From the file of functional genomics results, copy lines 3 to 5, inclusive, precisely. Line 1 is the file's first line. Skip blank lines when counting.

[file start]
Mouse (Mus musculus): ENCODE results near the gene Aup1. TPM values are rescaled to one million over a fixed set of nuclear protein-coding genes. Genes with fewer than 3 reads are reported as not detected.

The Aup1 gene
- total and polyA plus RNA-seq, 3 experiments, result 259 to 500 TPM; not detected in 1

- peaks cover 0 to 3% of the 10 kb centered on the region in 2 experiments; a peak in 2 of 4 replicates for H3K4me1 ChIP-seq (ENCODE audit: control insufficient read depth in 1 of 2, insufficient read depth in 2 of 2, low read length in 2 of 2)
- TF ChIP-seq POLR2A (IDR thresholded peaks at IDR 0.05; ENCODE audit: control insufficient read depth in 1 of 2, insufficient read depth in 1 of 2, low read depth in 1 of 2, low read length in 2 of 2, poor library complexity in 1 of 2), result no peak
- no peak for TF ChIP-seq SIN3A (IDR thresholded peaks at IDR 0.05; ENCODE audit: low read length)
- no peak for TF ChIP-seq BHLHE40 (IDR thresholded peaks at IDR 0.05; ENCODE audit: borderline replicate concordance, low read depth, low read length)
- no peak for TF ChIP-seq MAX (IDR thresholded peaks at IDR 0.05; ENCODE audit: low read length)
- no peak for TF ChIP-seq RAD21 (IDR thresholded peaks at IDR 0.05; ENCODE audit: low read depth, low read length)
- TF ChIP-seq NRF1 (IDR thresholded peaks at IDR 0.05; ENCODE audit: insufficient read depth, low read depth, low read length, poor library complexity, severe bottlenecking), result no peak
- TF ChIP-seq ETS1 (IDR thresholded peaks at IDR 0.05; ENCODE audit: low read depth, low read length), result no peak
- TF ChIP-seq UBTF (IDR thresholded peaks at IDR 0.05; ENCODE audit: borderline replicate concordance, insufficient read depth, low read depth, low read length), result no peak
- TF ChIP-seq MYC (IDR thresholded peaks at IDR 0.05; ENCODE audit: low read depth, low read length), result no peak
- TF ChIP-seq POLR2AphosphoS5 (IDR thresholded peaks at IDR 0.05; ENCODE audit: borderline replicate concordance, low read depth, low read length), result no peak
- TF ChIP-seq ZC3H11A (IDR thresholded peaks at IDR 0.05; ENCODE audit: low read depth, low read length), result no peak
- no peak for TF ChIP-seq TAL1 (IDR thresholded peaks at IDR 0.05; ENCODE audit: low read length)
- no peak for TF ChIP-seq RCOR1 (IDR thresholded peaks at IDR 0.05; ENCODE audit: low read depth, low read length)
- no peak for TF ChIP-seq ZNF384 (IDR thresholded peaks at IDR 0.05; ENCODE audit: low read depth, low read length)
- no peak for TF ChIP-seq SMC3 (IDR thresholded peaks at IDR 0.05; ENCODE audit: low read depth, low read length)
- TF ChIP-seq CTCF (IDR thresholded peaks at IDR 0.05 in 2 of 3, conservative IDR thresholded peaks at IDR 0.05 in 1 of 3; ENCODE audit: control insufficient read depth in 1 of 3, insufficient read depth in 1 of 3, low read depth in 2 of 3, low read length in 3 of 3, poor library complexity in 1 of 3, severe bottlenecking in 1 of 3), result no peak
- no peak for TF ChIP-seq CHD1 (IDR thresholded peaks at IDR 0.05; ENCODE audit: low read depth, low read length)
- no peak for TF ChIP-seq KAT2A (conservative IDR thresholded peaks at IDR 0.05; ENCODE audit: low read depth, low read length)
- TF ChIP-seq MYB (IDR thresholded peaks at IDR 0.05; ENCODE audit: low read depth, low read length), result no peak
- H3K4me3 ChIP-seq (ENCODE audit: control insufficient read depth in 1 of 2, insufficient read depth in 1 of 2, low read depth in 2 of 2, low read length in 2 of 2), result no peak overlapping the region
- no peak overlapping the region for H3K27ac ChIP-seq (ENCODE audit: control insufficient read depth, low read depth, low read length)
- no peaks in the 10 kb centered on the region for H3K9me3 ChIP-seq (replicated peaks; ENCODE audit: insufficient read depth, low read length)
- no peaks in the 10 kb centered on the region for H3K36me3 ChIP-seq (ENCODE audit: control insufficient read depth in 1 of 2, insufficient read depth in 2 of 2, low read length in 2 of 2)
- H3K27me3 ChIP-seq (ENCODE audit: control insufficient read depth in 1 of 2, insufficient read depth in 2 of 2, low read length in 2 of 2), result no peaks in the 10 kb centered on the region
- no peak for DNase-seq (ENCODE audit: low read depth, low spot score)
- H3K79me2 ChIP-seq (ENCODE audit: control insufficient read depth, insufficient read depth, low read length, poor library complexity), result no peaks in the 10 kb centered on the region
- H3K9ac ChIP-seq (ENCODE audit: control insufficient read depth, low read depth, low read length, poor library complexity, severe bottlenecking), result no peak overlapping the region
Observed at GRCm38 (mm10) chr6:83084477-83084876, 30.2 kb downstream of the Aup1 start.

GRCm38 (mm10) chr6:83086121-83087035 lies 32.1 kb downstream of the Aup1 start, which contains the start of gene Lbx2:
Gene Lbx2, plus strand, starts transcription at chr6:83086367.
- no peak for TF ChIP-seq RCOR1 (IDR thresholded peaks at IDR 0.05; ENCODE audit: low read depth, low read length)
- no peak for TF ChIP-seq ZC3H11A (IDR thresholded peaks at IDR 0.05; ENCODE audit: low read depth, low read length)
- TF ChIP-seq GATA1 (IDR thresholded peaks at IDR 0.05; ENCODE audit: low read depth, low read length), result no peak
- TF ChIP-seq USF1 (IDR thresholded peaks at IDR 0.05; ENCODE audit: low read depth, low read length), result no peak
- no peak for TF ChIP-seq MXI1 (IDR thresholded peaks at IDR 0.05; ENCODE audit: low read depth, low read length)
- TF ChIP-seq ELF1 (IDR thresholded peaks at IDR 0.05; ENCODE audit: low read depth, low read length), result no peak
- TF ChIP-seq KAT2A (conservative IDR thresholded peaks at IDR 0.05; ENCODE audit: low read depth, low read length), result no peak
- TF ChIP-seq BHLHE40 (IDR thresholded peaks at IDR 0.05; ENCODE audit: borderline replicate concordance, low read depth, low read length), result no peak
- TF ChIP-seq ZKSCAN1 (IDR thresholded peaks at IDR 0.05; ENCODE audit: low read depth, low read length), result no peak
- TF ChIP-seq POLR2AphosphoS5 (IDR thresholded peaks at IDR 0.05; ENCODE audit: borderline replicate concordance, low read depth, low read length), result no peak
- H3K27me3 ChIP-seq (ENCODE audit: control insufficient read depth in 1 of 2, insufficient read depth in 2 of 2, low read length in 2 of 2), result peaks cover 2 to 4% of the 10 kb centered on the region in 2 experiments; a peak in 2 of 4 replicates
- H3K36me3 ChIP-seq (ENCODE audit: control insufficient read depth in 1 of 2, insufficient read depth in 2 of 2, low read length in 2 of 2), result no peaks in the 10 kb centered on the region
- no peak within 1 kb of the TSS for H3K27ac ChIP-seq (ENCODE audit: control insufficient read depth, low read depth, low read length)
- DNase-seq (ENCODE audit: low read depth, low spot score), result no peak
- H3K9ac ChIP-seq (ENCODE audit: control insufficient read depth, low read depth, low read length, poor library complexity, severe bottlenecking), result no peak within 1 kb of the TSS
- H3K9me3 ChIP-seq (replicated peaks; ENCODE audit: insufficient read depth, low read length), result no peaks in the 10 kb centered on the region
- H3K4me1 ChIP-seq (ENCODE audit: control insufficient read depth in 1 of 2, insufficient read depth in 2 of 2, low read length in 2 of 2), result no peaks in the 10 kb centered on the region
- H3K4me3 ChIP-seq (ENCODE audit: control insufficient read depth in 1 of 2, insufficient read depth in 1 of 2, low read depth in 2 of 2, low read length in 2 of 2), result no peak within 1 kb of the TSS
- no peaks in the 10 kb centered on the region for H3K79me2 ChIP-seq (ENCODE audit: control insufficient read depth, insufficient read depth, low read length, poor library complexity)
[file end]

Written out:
- total and polyA plus RNA-seq, 3 experiments, result 259 to 500 TPM; not detected in 1

- peaks cover 0 to 3% of the 10 kb centered on the region in 2 experiments; a peak in 2 of 4 replicates for H3K4me1 ChIP-seq (ENCODE audit: control insufficient read depth in 1 of 2, insufficient read depth in 2 of 2, low read length in 2 of 2)
- TF ChIP-seq POLR2A (IDR thresholded peaks at IDR 0.05; ENCODE audit: control insufficient read depth in 1 of 2, insufficient read depth in 1 of 2, low read depth in 1 of 2, low read length in 2 of 2, poor library complexity in 1 of 2), result no peak